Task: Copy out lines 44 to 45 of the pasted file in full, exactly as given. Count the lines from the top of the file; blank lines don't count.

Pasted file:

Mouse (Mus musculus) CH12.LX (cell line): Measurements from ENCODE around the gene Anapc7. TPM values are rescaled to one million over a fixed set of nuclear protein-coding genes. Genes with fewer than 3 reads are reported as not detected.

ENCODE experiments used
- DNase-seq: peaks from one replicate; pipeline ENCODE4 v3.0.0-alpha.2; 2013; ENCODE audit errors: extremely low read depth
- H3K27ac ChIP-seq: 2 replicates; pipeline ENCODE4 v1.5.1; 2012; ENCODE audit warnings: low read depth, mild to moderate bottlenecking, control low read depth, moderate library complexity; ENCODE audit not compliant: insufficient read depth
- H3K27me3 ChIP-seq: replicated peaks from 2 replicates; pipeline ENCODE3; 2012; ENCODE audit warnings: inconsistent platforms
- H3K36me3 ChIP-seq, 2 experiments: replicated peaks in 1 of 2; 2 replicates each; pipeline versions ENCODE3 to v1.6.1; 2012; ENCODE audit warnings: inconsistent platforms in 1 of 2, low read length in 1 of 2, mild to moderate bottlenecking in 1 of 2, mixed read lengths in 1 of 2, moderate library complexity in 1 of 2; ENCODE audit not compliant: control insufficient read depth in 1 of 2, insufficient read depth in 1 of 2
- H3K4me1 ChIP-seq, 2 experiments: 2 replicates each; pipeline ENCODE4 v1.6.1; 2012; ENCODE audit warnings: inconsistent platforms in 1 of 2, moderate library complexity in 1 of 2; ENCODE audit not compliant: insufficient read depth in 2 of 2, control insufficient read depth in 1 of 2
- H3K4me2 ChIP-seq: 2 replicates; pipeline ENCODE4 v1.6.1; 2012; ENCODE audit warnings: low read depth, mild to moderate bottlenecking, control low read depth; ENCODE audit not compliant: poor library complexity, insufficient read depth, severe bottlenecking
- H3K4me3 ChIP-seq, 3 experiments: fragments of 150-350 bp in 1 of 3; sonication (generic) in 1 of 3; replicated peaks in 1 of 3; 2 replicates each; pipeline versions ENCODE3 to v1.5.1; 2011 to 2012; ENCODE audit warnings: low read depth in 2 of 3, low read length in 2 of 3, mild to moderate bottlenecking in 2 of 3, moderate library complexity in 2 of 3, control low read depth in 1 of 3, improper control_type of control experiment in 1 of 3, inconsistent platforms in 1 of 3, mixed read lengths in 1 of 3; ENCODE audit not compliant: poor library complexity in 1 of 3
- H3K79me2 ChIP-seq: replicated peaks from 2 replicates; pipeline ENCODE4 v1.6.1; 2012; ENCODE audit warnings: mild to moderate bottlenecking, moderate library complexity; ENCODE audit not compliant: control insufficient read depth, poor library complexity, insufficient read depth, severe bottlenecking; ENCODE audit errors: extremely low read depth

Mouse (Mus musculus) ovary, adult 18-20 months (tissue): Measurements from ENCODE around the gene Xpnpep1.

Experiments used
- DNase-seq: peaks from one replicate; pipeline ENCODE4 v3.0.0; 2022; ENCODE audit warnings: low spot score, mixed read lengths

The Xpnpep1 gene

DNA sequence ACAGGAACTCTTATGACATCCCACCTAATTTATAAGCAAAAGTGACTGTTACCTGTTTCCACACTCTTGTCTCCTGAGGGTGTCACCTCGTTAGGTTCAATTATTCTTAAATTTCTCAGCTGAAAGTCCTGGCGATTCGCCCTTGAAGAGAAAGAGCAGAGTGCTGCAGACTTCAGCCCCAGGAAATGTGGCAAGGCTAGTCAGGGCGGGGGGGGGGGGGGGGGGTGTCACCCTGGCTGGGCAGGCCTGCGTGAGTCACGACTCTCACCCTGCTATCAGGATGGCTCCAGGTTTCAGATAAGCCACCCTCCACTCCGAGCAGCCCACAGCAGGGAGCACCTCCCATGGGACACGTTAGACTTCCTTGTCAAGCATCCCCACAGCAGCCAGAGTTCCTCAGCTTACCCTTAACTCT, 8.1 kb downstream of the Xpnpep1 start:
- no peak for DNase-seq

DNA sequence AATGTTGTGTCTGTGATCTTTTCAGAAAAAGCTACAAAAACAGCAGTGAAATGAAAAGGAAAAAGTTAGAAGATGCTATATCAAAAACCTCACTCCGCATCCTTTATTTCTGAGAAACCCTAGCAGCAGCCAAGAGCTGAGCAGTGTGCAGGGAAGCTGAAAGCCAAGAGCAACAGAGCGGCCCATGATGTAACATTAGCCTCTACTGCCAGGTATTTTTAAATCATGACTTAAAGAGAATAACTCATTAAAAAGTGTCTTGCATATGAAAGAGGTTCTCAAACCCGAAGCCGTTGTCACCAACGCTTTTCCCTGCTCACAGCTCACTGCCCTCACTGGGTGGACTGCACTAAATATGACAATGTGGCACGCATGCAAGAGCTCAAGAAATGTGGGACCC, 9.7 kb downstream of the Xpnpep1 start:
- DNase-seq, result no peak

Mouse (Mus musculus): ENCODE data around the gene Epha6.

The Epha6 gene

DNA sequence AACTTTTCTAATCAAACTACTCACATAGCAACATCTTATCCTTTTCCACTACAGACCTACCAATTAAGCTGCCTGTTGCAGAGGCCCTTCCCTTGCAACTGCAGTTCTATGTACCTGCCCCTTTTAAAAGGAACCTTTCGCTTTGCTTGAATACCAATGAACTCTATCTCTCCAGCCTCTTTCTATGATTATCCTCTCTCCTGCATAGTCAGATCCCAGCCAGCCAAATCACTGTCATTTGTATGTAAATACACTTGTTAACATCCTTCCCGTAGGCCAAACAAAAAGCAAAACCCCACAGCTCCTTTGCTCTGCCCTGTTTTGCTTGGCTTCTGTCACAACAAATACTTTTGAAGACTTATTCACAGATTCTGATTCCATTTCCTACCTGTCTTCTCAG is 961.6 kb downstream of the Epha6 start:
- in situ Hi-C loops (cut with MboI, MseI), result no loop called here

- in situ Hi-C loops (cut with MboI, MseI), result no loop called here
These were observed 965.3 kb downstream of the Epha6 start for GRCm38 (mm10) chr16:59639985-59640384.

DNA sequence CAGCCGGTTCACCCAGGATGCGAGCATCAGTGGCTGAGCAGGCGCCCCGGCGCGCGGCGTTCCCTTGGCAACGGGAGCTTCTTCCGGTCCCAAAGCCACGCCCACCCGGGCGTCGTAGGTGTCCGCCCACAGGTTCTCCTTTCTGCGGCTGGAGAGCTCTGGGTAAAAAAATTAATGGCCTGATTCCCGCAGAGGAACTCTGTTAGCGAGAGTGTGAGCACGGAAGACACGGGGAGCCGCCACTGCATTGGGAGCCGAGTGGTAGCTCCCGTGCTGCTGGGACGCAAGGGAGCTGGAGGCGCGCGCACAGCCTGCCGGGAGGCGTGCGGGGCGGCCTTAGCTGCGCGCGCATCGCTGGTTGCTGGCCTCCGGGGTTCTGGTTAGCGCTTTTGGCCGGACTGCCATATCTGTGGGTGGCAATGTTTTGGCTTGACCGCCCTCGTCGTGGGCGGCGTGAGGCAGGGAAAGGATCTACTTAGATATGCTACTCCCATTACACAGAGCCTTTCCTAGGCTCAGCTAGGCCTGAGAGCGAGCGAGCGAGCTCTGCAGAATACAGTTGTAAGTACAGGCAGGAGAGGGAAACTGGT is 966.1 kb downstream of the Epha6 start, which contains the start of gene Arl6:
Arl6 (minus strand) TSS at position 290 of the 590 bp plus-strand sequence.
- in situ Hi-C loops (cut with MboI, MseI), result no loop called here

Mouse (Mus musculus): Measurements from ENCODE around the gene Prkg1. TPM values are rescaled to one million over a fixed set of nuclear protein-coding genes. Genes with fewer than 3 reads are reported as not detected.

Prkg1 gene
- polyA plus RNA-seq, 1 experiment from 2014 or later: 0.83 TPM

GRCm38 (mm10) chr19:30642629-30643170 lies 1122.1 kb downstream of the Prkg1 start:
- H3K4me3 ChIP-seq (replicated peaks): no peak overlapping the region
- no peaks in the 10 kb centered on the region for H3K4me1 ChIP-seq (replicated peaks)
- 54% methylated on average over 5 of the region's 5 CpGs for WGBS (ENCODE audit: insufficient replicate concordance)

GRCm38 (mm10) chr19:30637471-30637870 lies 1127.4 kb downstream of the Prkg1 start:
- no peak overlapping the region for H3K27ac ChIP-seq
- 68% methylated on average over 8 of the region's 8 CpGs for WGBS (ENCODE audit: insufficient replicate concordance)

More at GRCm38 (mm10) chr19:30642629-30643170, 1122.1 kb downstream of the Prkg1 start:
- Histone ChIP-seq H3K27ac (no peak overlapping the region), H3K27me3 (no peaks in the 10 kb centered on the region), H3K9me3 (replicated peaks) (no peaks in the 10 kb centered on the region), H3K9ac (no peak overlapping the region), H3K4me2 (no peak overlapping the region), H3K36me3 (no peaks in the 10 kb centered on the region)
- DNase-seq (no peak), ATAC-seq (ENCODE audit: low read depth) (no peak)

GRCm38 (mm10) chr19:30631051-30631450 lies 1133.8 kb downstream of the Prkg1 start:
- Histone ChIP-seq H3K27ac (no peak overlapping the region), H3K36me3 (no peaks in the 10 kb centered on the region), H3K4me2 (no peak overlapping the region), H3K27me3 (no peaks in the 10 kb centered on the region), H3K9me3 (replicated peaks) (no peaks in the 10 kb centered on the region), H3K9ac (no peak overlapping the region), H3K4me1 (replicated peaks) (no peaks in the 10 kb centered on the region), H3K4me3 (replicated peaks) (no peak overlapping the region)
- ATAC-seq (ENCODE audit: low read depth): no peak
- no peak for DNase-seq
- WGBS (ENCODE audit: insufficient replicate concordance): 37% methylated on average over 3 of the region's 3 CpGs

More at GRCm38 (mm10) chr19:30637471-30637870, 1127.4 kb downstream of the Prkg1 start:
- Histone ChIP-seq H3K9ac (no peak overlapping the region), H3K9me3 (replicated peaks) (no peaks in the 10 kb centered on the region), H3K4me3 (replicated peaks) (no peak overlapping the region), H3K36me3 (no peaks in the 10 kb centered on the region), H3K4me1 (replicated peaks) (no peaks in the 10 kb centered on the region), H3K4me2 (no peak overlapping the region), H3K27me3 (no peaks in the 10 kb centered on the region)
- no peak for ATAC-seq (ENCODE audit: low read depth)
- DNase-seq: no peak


- no peak for DNase-seq
- WGBS (ENCODE audit: insufficient replicate concordance): 37% methylated on average over 3 of the region's 3 CpGs